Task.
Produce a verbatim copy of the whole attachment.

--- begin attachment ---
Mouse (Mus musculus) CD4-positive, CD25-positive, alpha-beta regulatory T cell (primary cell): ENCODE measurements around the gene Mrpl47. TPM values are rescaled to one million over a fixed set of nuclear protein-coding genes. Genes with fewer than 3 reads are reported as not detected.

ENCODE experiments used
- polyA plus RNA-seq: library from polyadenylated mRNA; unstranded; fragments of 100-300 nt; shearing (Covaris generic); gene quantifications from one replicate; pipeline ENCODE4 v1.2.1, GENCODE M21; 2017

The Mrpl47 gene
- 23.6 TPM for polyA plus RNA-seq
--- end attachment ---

Mouse (Mus musculus) CD4-positive, CD25-positive, alpha-beta regulatory T cell (primary cell): ENCODE measurements around the gene Mrpl47. TPM values are rescaled to one million over a fixed set of nuclear protein-coding genes. Genes with fewer than 3 reads are reported as not detected.

ENCODE experiments used
- polyA plus RNA-seq: library from polyadenylated mRNA; unstranded; fragments of 100-300 nt; shearing (Covaris generic); gene quantifications from one replicate; pipeline ENCODE4 v1.2.1, GENCODE M21; 2017

The Mrpl47 gene
- 23.6 TPM for polyA plus RNA-seq